Section 135 deals with the order in which witnesses are to be produced for examination. It is generally done by the law and practice for time being relating to Civil and Criminal Procedure; and in absence of any such law by the direction of the court. It would be the sound exercise discretion of the trial court that the cross-examination of the witnesses, whose examination had already been stated, if possible shall be allowed to be completed before starting cross-examination of the other witnesses. In civil proceeding, Orders and Rules prescribed by the Civil Procedure Code, 1908 are to be followed. Under Order XVIII, Rule 1, it is generally the right of the plaintiff to begin. After examination the defendant under Order XVIII, Rule 2, will examine the witnesses. In criminal proceeding the procedures as laid down by the Code of Criminal Procedure 1973 are to be followed. There are various sections2 in the Criminal Procedure followed for examination of witnesses. If there is no law and practice prescribed for examination of witnesses, the order by which the witnesses ought to be examined are to be determined by the court.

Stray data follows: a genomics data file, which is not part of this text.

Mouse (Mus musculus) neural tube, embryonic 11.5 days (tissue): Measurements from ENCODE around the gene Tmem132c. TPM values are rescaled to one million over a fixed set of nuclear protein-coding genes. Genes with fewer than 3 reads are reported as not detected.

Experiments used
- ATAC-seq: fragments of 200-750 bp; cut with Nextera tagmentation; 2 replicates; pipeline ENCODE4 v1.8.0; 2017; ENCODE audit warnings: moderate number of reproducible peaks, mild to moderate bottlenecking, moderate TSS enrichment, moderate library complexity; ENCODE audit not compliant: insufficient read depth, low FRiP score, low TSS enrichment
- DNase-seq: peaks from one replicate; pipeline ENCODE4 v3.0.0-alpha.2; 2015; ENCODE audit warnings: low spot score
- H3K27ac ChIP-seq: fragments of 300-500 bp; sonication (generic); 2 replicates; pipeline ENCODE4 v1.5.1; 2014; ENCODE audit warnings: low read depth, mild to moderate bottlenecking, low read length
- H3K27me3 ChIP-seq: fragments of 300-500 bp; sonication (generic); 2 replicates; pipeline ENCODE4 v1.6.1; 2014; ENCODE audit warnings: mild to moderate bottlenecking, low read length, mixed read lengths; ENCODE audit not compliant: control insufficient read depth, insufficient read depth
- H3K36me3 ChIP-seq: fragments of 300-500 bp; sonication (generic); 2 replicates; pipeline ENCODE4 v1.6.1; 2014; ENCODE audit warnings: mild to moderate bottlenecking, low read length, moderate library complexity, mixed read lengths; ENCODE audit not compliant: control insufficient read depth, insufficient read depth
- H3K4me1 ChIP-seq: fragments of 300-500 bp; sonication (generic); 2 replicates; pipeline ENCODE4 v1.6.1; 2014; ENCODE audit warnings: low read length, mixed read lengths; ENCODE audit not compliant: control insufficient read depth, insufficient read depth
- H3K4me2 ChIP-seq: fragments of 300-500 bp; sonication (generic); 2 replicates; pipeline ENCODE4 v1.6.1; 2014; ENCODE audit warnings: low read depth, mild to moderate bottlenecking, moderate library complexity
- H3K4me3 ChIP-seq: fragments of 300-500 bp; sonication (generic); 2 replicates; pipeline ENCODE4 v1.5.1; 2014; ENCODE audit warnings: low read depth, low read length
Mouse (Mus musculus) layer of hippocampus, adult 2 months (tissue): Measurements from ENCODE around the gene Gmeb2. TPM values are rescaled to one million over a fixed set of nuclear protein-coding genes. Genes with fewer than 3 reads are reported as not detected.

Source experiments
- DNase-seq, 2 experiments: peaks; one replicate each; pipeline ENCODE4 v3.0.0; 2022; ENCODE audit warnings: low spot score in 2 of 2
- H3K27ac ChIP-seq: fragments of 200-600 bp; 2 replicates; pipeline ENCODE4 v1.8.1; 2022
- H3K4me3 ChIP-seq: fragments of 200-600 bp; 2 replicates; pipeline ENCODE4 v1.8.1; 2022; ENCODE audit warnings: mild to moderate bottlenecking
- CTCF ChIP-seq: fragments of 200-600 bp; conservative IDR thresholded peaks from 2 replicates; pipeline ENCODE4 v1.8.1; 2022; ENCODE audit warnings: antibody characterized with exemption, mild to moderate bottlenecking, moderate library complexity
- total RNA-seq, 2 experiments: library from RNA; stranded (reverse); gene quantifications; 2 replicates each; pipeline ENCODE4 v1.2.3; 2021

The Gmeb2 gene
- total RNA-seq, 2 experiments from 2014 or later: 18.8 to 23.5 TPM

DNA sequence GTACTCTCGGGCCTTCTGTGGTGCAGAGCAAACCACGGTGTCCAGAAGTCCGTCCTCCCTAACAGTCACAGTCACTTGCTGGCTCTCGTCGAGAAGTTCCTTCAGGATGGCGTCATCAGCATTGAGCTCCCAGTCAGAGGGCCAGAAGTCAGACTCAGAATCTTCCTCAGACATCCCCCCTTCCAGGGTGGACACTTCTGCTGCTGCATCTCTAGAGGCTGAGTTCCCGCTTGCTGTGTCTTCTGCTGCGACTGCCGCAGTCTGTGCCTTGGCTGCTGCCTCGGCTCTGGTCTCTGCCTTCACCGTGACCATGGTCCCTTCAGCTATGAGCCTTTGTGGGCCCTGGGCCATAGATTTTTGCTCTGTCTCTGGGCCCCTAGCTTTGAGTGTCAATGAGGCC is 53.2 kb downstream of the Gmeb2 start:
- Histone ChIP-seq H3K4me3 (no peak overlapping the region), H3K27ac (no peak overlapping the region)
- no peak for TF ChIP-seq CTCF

Procedure for examination of witness:
When the examination of a witness takes place the other witnesses must be kept out of the court room. All witnesses are to be examined one by one. When any objection is raised by either of the parties the court should dispose of the objection instantly with reason in writing.
In civil cases the rule governing production and examination of witnesses depend upon the principle which governs the question. It is privilege of the party who has the right to begin. “The right to begin is obviously an advantage to the party with a strong case for he gets the privilege of making the first impression.”
In criminal trials the prosecution always begins. The prosecutor is required to examine the witnesses in proper order. In case of examination of expert witnesses it ought not to be examined at the early stage of trial.
Non-examination of witness:
The Supreme Court in observe of record to show the efforts were made by prosecution to produce witness, held non-examination of witness on ground that the witness was untraceable to be not justifiable. The Supreme Court took note of another aspect that “one person who was to be examined on the particular date was examined earlier than the date fixed and observed that was unusual conduct by the prosecutor which have been seriously taken note of the trial court and High Court.”
Police while filing charge-sheet enlisted the name of ‘M’ in list of witnesses. ‘M’ was summoned for examination. But same could not be achieved as the said witness was shifted to Hong Kong and not staying in India. It was held that it cannot be said that the witness was deliberatly not examined by the prosecution.